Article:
In its editorial titled, "Mr. Putin Tests the West in Ukraine" (28 August 2014), the New York Times excoriated President Vladimir Putin for playing "his dangerous game in Ukraine with cunning and deceit since the ouster in February of the corrupt Viktor Yanukovych lost him a president he could manipulate." Relying on intelligence provided by NATO, the Times accused Mr. Putin of ordering a "significant escalation" in Russia's military "interference" in Ukraine.
Many Western analysts believe Russia's "significant escalation" explains why the separatists in Eastern Ukraine were able to halt their near encirclement by Ukraine's army and launch a counterattack that has drastically altered the facts on the ground. Now, Ukraine's army is suffering a significant loss of manpower due to wounds, deaths, captures and desertions. It has suffered numerous defeats and is in retreat. These setbacks have caused heads to explode in Kiev, in the West, and at the Times.
In fact, this very Times editorial contains the cunning and deceit it attributes to Mr. Putin. While it denounces Russia's seizure of territory by force, it fails to denounce U.S.-sponsored regime change. Moreover, it flagrantly fails to mention the illegal coup -- sponsored by the U.S. and European Union and spearheaded by neo-Nazis -- that put into office a Ukrainian puppet that the West could easily manipulate.
In addition to cunning and deceit, the Times editorial makes a statement of fact without a shred of evidence to support that fact. Although the coup regime in Kiev refuses to release the communications that took place between Kiev's air traffic controller and the crew of Malaysia Airlines Flight MH17; although international investigators have yet to release the flight's black box data; and although U.S. intelligence cannot rule out the possibility that Ukrainian troops shot down MH17, the Times recklessly asserts that "the rebels shot down a Malaysian jetliner." Should we blame the editorial board for stupidity -- or dishonesty?
Worse, a few days later, the International New York Times sank to a new low in anti-Russia hysteria, when it published Ben Judah's essay titled, "Arm Ukraine or Surrender." It is an abomination that gives both the paper and the author a self-inflicted black eye.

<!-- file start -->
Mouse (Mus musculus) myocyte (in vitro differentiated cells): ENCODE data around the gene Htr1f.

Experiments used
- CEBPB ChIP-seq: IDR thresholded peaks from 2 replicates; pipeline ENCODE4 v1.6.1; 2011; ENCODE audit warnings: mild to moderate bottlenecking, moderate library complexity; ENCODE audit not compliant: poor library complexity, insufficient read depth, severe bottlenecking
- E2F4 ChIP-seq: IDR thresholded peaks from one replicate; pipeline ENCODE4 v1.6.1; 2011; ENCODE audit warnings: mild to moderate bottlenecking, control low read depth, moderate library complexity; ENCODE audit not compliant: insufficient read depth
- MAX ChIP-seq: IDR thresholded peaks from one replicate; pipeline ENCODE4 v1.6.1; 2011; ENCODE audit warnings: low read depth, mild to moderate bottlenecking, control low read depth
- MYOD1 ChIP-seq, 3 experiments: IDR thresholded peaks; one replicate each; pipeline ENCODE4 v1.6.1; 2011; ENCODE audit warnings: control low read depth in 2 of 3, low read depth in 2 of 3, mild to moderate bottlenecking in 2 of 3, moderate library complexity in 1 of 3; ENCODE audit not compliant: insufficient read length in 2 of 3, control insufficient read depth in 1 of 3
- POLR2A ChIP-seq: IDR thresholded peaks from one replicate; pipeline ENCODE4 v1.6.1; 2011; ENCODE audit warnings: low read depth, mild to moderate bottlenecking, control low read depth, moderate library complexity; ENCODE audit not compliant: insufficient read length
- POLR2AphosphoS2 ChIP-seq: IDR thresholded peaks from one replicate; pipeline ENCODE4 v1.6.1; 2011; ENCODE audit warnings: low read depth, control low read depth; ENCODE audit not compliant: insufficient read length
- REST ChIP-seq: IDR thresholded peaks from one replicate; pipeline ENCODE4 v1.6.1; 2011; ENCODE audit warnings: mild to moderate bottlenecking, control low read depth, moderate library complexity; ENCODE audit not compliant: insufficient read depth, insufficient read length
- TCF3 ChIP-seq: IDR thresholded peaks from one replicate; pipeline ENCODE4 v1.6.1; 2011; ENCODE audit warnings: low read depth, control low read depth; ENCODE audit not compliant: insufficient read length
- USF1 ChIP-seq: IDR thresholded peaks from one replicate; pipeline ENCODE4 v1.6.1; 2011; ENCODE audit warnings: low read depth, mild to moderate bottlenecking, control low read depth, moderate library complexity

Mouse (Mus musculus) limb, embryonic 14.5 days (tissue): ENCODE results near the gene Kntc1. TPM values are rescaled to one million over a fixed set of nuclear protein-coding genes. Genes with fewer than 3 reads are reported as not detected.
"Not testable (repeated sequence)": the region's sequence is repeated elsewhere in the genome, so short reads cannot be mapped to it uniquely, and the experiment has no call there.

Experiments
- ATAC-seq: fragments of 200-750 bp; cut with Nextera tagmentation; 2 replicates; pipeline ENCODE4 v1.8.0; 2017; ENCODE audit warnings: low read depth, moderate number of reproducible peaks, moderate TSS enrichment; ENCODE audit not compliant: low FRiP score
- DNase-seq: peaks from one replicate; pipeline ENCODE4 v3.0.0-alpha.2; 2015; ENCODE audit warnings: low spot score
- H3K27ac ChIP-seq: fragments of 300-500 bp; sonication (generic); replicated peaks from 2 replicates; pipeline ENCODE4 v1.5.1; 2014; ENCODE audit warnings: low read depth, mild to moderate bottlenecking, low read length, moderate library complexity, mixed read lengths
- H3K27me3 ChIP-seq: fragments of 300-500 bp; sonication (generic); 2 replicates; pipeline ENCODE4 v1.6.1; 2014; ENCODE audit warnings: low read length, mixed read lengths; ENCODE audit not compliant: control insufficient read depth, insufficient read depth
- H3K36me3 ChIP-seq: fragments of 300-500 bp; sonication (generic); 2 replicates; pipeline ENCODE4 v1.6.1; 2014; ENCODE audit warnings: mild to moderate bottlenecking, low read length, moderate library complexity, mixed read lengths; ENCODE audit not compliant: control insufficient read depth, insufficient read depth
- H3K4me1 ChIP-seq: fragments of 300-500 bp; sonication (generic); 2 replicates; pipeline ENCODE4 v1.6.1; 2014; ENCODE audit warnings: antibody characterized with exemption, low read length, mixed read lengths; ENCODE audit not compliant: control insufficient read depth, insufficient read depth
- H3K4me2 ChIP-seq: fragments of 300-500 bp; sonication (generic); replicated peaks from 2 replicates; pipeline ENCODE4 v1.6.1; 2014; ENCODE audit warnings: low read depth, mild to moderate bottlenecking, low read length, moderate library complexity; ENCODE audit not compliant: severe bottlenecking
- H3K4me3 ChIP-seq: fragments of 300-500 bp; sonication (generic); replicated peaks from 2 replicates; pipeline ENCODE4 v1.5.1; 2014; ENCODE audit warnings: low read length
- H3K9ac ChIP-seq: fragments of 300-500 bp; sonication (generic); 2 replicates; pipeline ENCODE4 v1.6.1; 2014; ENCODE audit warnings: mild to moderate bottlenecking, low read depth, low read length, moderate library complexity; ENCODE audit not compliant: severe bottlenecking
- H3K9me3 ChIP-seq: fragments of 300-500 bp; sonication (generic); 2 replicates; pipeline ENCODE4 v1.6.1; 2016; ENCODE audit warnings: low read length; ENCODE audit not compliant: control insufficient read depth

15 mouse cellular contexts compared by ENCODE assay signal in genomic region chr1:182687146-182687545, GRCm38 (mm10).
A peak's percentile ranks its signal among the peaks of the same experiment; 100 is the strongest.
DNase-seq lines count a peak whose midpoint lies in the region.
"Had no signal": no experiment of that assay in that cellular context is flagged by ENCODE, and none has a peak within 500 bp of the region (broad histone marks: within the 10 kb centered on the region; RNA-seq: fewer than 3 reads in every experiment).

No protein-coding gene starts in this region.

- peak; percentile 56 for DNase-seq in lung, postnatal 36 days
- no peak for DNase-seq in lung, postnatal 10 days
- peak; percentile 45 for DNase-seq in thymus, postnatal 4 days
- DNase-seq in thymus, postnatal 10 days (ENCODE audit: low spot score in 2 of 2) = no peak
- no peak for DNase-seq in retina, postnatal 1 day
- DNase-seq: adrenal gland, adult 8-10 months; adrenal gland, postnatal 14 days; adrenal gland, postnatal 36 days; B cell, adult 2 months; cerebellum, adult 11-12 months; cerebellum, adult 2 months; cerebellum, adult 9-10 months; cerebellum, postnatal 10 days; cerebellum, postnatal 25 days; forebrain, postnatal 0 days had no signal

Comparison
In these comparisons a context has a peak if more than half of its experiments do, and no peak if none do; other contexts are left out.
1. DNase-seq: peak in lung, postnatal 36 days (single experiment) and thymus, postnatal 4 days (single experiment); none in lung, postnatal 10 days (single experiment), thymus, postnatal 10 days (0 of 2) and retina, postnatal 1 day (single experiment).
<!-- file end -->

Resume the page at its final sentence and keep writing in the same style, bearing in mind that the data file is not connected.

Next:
First, Mr. Judah asserts that "Mr. Putin is not rational." Forget that his assertion cannot be proved. Instead, consider how this sleazy ad hominem attack reveals far more about Mr. Judah's panic, desperation and fear mongering over the turn of events in Ukraine than it does about Mr. Putin. Had he kept his wits about him, Mr. Judah would have recalled the recent words of Henry Kissinger: "The demonization of Vladimir Putin is not a policy; it is an alibi for the absence of one."
Second, Mr. Judah admits that "unlimited European Union and NATO expansion have meant war with Russia by proxy." Thus, he explicitly blames the West for provoking Russia's reaction. Perhaps, he read John Mearsheimer's recent article in Foreign Affairs ("Why the Ukraine Crisis is the West's Fault") and could no longer deny the obvious.
Yet, his article is dishonest, insofar as it fails to mention the illegal anti-Russia coup which was supported by the U.S. State Department and CIA, as well as the European Union, but spearheaded by Ukrainian neo-Nazis.
That coup not only overturned a democratically elected government, but also threatened to disenfranchise Russians living in Crimea and Eastern Ukraine. Consequently, it was precisely that coup, which set in motion the disaster that has befallen Ukraine today. Such a glaring omission by a journalist supposedly familiar with Russia and Ukraine suggests blatant dishonesty.
Third, Mr. Judah knows that President Putin repeatedly has warned that any attempt to incorporate either Georgia or Ukraine into NATO would constitute a threat to its national security. Russia backed up its warning by sending troops into Georgia in 2008. And when the West failed that tutorial, Russia backed up its warning once again by sending troops into Ukraine in 2014.
Indeed, Russia has as much right as any other country to determine threats to its national security. Russia also has as much right to keep NATO out of Ukraine as the U.S. had, when it denied the Soviet Union the right to install missiles in Cuba. But, in his state of feverish anti-Russia hysteria, Mr. Judah refuses to acknowledge such rights.
Fourth, contrary to Mr. Judah's illogical assertion, Russia's desire to keep NATO out of Georgia or Ukraine hardly constitutes a desire "to undermine NATO." Unless, of course, ANY attempt to prevent further NATO expansion constitutes a desire "to undermine NATO."
Fifth, precisely because NATO expansion into Georgia or Ukraine was the red line that Russia repeatedly told the West not to cross, it hardly follows that Russia would seek to exploit the Russians in the Baltic States, in order to "manufacture new 'frozen conflicts.'" In his feverish frame of mind, Mr. Judah has extrapolated far beyond what the evidence suggests thus far.
(Nevertheless, one cannot rule out the possibility that some new Western response to Mr. Putin's interference in Ukraine might provoke Mr. Putin to put pressure on the Baltic States.)